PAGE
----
Combined Cycle Plant for Power Generation: Introduction
The process for converting the energy in a fuel into electric power involves the creation of mechanical work, which is then transformed into electric power by a generator. Depending on the fuel type and thermodynamic process, the overall efficiency of this conversion can be as low as 30 percent. This means that two-thirds of the latent energy of the fuel ends up wasted. For example, steam electric power plants which utilize boilers to combust a fossil fuel average 33 percent efficiency. Simple cycle gas turbine (GTs) plants average just under 30 percent efficiency on natural gas, and around 25 percent on fuel oil. Much of this wasted energy ends up as thermal energy in the hot exhaust gases from the combustion process.
To increase the overall efficiency of electric power plants, multiple processes can be combined to recover and utilize the residual heat energy in hot exhaust gases. In combined cycle mode, power plants can achieve electrical efficiencies up to 60 percent. The term “combined cycle” refers to the combining of multiple thermodynamic cycles to generate power. Combined cycle operation employs a heat recovery steam generator (HRSG) that captures heat from high temperature exhaust gases to produce steam, which is then supplied to a steam turbine to generate additional electric power. The process for creating steam to produce work using a steam turbine is based on the Rankine cycle.
The most common type of combined cycle power plant utilizes gas turbines and is called a combined cycle gas turbine (CCGT) plant. Because gas turbines have low efficiency in simple cycle operation, the output produced by the steam turbine accounts for about half of the CCGT plant output. There are many different configurations for CCGT power plants, but typically each GT has its own associated HRSG, and multiple HRSGs supply steam to one or more steam turbines. For example, at a plant in a 2x1 configuration, two GT/HRSG trains supply to one steam turbine; likewise there can be 1x1, 3x1 or 4x1 arrangements. The steam turbine is sized to the number and capacity of supplying GTs/HRSGs.
Combined Cycle Principles of Operation
The HRSG is basically a heat exchanger, or rather a series of heat exchangers. It is also called a boiler, as it creates steam for the steam turbine by passing the hot exhaust gas flow from a gas turbine or combustion engine through banks of heat exchanger tubes. The HRSG can rely on natural circulation or utilize forced circulation using pumps. As the hot exhaust gases flow past the heat exchanger tubes in which hot water circulates, heat is absorbed causing the creation of steam in the tubes. The tubes are arranged in sections, or modules, each serving a different function in the production of dry superheated steam. These modules are referred to as economizers, evaporators, superheaters/reheaters and preheaters.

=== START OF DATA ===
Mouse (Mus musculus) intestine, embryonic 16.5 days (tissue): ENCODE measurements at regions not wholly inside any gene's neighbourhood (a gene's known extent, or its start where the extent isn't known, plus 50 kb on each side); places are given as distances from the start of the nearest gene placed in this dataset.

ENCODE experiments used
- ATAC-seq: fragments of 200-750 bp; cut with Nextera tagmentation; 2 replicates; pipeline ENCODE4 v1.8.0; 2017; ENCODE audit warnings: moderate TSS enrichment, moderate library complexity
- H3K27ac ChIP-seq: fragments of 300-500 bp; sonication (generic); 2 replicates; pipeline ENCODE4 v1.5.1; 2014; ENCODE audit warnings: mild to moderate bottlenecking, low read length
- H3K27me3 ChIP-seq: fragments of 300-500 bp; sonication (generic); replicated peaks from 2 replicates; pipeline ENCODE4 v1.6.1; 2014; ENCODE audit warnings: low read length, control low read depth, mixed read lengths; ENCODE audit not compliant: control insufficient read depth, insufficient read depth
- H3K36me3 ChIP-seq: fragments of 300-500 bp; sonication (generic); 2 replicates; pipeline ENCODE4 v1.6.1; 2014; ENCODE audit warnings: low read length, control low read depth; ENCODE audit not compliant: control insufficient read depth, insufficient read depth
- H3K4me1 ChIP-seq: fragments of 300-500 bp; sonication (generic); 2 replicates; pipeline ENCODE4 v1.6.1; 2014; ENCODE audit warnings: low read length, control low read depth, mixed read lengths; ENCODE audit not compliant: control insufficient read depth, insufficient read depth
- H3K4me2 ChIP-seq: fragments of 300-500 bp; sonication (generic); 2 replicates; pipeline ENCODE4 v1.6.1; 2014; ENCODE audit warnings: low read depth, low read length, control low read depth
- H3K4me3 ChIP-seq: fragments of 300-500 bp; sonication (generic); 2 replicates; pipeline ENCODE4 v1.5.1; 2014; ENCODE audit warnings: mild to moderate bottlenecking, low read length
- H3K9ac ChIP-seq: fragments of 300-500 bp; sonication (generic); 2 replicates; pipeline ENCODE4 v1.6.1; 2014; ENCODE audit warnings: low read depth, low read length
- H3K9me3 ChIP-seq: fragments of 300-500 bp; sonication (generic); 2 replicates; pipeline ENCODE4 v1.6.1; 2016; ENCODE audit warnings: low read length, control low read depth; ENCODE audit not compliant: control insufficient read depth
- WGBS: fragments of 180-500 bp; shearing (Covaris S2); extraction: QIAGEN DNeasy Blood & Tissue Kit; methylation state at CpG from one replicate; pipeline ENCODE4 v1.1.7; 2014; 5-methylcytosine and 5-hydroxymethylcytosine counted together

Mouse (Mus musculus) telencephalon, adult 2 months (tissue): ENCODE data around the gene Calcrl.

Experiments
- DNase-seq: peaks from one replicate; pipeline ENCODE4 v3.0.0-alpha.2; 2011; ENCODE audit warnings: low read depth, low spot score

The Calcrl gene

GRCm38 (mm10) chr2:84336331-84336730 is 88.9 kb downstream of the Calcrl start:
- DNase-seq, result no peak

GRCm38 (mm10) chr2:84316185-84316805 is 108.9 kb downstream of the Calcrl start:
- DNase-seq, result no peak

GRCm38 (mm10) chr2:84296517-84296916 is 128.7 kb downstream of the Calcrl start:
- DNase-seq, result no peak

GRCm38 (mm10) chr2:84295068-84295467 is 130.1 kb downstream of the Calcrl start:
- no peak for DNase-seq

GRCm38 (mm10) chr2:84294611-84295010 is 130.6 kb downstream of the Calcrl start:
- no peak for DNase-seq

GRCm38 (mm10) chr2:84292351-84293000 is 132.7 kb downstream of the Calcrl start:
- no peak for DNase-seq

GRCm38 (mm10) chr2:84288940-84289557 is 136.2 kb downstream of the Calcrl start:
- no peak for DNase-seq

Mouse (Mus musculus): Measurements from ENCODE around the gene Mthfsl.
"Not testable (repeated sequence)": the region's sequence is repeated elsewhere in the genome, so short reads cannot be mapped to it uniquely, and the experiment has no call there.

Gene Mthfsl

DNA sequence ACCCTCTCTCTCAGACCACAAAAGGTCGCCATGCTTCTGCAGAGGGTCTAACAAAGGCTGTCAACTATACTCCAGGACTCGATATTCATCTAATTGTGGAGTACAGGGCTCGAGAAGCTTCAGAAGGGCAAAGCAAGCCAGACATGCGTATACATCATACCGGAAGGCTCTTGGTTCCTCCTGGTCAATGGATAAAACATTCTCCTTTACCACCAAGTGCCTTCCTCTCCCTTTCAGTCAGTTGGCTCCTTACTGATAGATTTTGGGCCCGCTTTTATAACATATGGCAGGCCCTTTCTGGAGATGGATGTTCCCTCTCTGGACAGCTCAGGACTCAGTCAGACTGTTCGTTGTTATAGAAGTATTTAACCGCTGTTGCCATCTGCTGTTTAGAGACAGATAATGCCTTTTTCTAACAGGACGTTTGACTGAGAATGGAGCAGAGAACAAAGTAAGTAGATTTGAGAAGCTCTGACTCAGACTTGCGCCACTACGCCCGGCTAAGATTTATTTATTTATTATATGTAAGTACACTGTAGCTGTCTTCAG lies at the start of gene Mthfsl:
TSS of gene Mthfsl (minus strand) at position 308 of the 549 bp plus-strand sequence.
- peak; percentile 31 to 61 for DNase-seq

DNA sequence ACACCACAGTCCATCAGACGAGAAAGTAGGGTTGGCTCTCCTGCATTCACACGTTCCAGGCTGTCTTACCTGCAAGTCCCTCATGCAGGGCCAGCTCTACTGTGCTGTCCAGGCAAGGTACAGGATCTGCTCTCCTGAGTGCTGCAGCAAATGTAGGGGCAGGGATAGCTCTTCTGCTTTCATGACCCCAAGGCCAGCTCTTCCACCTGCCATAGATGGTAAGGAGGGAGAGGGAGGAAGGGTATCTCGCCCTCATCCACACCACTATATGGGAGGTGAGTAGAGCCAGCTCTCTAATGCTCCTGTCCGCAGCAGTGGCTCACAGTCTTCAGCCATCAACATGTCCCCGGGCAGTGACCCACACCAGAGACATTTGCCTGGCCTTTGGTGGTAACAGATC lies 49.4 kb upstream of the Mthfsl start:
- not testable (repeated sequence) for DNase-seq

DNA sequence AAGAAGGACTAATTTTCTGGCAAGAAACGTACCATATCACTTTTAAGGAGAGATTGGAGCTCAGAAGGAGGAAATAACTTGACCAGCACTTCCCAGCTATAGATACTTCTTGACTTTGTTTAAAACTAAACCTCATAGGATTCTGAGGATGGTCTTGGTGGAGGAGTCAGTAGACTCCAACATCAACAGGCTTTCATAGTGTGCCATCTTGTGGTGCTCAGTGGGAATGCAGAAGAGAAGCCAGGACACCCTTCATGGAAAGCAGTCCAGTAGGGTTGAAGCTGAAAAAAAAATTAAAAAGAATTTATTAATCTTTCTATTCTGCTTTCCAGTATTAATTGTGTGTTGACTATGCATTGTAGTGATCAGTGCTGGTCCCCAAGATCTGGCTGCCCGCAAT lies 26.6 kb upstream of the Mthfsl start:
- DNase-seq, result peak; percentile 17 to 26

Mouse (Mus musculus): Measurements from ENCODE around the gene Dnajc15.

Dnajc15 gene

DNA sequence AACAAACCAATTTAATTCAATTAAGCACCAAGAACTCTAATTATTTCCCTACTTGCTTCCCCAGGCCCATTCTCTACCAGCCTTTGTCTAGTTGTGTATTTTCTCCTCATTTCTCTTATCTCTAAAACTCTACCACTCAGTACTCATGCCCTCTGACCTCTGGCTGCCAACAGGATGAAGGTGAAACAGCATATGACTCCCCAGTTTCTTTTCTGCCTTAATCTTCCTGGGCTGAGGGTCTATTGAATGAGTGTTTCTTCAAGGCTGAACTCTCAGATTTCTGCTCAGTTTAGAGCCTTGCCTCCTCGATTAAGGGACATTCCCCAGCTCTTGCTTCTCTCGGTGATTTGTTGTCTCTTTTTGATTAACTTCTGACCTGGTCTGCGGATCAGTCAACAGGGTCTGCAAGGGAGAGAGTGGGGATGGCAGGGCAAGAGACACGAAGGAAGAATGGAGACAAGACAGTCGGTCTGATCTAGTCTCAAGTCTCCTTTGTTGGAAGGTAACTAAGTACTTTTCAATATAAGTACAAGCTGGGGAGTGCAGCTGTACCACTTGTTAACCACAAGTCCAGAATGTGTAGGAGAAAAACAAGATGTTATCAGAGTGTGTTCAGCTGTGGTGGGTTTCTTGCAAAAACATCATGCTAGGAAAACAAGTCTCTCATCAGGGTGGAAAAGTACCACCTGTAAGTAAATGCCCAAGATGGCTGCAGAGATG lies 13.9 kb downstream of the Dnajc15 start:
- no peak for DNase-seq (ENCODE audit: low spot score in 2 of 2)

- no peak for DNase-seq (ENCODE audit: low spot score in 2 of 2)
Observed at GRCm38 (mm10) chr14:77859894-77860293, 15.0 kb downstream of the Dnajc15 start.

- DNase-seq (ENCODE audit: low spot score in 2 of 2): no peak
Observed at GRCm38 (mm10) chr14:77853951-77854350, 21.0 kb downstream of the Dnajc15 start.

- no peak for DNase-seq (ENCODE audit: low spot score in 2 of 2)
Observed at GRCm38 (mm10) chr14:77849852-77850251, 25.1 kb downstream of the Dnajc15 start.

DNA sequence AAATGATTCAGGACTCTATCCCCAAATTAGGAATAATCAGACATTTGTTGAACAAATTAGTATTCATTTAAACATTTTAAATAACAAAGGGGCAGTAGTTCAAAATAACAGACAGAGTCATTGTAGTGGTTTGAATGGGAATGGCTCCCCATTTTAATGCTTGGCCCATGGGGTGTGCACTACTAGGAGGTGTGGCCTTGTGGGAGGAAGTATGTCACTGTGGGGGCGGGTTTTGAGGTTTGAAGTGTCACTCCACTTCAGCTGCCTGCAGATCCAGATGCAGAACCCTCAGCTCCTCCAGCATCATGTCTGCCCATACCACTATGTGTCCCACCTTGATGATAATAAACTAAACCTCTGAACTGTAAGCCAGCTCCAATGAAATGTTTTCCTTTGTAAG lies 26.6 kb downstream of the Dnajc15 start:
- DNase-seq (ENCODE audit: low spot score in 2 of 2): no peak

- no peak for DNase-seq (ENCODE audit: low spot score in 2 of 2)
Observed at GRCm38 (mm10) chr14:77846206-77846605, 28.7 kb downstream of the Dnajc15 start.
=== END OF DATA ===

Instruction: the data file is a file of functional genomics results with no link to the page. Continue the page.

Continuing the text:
The economizer is a heat exchanger that preheats the water to approach the saturation temperature (boiling point), which is supplied to a thick-walled steam drum. The drum is located adjacent to finned evaporator tubes that circulate heated water. As the hot exhaust gases flow past the evaporator tubes, heat is absorbed causing the creation of steam in the tubes. The steam-water mixture in the tubes enters the steam drum where steam is separated from the hot water using moisture separators and cyclones. The separated water is recirculated to the evaporator tubes. Steam drums also serve storage and water treatment functions. An alternative design to steam drums is a once-through HRSG, which replaces the steam drum with thin-walled components that are better suited to handle changes in exhaust gas temperatures and steam pressures during frequent starts and stops. In some designs, duct burners are used to add heat to the exhaust gas stream and boost steam production; they can be used to produce steam even if there is insufficient exhaust gas flow.
Saturated steam from the steam drums or once-through system is sent to the superheater to produce dry steam which is required for the steam turbine. Preheaters are located at the coolest end of the HRSG gas path and absorb energy to preheat heat exchanger liquids, such as water/glycol mixtures, thus extracting the most economically viable amount of heat from exhaust gases.
The superheated steam produced by the HRSG is supply to the steam turbine where it expands through the turbine blades, imparting rotation to the turbine shaft. The energy delivered to the generator drive shaft is converted into electricity. After exiting the steam turbine, the steam is sent to a condenser which routes the condensed water back to the HRSG.